We the people
Do It Once.
And For All.
We inherited the Electoral College.
It’s old. It’s crumbling.
We need to begin the process to fix it.
The problem as it is
There are so many problems with the college as it is. Some of those problems happen sometimes. Some of those problems happen all the time.
In every election, the weight of our votes is unequal. The votes of Americans from Montana weigh almost four times as much as the votes from California. Votes from Vermont weigh 3.5x votes from Texas.
In every election, because of the way states allocate their votes, only a small number of states even matter to the candidates running for President. In 2016, 99% of campaign spending happened in just 14 states. In 2020, it will be even fewer.
In some elections, the College selects a candidate who hasn’t won the popular vote. It’s happened twice in the last 20 years. It will happen again.
In some elections, the college can’t select any candidate — forcing the decision into the House of Representatives. But in the House, each state gets one vote. So Delaware has as much power as California!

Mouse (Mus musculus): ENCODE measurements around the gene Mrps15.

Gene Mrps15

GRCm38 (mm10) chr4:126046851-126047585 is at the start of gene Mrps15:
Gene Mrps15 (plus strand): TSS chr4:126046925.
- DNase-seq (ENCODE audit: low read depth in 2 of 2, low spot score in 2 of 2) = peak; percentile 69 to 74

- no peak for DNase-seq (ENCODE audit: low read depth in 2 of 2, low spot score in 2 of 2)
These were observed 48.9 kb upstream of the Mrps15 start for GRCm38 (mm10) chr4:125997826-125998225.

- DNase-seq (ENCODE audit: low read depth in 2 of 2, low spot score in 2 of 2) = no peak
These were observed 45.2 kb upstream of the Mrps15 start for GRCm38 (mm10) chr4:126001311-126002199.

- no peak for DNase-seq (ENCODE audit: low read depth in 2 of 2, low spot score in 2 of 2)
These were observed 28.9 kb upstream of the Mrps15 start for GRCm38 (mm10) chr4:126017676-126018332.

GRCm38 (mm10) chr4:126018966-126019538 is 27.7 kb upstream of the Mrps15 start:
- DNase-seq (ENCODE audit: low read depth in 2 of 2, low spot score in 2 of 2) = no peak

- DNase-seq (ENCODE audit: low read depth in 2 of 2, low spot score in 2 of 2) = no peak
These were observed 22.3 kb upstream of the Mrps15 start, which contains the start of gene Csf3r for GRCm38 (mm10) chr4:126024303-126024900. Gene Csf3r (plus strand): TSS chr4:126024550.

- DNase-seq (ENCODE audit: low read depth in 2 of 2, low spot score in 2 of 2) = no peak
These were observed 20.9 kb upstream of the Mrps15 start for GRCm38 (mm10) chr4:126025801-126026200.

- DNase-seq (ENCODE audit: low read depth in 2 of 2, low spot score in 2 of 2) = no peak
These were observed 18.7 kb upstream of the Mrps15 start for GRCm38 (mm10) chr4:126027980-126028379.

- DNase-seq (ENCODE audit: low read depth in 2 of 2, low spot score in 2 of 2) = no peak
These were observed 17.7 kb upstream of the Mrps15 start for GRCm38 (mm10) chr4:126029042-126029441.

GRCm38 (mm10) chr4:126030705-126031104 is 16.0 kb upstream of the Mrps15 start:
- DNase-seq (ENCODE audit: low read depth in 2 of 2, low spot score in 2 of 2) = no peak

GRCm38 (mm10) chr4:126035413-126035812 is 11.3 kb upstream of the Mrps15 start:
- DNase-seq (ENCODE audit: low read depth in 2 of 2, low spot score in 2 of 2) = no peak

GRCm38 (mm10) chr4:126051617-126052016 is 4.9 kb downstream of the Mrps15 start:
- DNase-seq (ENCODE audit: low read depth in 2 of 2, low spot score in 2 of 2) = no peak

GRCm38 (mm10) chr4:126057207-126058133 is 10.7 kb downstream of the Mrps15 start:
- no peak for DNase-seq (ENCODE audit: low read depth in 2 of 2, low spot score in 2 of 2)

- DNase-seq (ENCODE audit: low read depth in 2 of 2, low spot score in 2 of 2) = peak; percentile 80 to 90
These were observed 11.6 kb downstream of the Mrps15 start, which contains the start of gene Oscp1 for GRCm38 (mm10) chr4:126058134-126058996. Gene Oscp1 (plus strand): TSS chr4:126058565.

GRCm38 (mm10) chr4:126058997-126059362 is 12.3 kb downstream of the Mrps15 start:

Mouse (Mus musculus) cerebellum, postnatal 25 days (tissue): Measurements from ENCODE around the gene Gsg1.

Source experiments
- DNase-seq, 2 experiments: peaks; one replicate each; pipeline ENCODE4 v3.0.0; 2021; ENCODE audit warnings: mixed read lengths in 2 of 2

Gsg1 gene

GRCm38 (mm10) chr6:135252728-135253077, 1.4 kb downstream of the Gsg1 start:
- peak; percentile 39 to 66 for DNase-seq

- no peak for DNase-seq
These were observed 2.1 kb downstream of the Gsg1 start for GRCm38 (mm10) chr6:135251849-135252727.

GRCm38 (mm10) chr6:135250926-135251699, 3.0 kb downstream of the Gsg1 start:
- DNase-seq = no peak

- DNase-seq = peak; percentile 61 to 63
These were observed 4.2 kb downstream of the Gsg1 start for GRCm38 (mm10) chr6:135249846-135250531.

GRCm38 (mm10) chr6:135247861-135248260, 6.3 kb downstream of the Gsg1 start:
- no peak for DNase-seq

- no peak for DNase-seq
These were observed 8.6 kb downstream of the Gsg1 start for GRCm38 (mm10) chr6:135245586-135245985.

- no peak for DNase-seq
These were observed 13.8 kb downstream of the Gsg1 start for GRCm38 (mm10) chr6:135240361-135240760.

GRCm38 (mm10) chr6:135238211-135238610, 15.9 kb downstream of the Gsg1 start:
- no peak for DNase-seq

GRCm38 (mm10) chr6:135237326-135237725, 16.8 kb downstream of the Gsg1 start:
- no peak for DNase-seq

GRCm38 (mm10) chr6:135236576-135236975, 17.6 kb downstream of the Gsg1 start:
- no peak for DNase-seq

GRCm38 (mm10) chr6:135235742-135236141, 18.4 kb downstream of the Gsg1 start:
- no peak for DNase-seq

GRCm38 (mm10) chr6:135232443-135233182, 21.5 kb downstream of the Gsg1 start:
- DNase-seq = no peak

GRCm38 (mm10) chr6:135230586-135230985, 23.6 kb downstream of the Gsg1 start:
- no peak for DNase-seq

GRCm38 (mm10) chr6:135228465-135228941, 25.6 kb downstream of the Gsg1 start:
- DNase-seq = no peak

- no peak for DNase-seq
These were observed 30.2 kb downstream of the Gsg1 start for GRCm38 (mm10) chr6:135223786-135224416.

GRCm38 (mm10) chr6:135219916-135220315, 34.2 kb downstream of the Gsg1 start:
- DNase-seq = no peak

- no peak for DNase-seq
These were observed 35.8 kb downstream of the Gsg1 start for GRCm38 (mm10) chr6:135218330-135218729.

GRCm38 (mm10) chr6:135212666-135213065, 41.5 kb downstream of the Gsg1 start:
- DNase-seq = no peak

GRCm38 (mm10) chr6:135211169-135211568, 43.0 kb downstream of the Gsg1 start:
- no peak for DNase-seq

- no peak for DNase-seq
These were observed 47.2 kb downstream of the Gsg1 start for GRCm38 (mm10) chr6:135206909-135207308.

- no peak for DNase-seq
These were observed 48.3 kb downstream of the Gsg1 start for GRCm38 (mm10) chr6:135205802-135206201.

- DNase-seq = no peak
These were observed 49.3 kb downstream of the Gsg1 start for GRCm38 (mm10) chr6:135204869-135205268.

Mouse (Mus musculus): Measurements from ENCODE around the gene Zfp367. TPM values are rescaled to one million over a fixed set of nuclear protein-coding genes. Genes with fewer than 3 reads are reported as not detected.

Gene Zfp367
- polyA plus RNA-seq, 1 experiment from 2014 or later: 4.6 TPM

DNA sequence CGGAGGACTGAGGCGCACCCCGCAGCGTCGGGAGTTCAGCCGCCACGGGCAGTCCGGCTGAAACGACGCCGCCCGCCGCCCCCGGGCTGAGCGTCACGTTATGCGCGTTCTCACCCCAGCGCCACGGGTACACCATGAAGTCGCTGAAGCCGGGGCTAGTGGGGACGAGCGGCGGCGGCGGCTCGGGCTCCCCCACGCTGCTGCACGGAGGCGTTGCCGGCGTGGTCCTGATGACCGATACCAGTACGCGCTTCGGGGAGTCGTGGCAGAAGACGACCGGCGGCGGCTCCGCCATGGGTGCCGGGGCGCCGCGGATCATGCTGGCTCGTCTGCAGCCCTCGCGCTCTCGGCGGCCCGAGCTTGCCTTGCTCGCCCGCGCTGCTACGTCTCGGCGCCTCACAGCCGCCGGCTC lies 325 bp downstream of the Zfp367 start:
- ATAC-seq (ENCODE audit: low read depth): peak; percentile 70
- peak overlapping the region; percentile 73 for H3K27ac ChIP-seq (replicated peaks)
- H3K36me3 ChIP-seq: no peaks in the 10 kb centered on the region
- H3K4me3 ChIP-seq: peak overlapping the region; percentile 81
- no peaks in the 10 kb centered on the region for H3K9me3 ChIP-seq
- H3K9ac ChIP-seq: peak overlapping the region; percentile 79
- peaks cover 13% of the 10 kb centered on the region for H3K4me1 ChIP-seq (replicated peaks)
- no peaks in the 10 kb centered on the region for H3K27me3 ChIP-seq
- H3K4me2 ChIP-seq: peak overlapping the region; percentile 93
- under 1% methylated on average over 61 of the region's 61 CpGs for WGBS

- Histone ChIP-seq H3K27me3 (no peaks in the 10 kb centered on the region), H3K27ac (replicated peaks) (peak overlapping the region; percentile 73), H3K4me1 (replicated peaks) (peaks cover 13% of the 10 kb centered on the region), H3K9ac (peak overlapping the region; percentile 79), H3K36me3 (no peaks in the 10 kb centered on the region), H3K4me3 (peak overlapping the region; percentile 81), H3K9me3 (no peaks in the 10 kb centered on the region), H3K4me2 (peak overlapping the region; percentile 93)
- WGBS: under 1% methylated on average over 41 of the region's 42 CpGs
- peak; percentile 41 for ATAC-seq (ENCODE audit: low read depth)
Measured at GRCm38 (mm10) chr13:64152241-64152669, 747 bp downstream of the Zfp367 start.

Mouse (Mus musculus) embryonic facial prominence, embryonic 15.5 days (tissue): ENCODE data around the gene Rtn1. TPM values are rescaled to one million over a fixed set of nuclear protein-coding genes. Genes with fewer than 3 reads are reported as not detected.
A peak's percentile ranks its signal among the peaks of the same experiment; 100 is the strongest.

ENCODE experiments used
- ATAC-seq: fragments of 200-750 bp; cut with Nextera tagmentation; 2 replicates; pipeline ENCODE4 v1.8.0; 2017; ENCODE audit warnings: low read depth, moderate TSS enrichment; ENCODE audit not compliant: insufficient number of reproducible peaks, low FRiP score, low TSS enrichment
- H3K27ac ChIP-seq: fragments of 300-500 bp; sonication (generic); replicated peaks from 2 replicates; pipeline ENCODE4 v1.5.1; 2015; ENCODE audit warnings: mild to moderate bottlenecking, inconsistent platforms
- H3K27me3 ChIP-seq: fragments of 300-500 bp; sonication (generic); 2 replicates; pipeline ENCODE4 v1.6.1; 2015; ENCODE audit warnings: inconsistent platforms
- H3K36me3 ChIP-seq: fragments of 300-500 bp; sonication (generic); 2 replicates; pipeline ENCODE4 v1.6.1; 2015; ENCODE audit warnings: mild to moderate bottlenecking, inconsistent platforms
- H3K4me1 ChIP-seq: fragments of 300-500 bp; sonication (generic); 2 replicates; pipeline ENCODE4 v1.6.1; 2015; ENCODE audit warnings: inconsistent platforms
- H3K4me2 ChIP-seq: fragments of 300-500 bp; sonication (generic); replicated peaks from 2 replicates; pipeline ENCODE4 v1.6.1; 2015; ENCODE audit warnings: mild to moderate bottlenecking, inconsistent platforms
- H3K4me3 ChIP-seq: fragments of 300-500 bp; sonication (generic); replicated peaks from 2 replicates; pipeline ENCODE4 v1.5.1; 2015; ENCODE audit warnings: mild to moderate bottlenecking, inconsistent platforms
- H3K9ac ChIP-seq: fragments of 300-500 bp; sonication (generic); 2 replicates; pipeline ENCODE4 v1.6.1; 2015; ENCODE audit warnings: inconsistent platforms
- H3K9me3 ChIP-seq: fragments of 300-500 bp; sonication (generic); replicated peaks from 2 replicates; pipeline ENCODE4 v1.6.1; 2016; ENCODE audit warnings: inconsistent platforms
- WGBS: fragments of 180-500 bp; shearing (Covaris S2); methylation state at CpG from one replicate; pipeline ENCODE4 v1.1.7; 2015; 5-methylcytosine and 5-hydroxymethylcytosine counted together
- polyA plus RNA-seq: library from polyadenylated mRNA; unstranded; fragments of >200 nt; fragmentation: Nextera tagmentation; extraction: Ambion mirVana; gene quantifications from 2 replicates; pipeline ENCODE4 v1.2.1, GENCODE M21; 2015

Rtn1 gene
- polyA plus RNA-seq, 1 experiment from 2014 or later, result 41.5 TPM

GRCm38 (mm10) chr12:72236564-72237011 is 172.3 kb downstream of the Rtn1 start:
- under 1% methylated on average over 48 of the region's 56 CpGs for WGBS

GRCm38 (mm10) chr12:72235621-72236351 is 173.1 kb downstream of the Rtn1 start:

The “features” of the College are bugs. We need to fix them.
Our plan. Here.
We want to launch a process committed to two principles: understanding through conversation. We want to identify fixes for the college that the vast majority of us could agree upon. We want to find those fixes through a conversation had by many, at different times, with different people.
COVID-19 means those conversations, at least for now, will happen online. They’ll be small and diverse (read: representative). They’ll be respectful and, we hope, patient. We’ll offer the information that everyone needs to get going. We’ll collect the information about what everyone learned — and has resolved.
If you want to be part of this experiment, join us here. Everything is on the table. We want to discuss what you like and don’t like about the way we elect the president. We want to discuss existing reform options, including the National Popular Vote Compact, and new ideas, and how they might help us achieve a durable, lasting reform that everyone can be proud of.
We can do big things — only if we do them differently. Join us.
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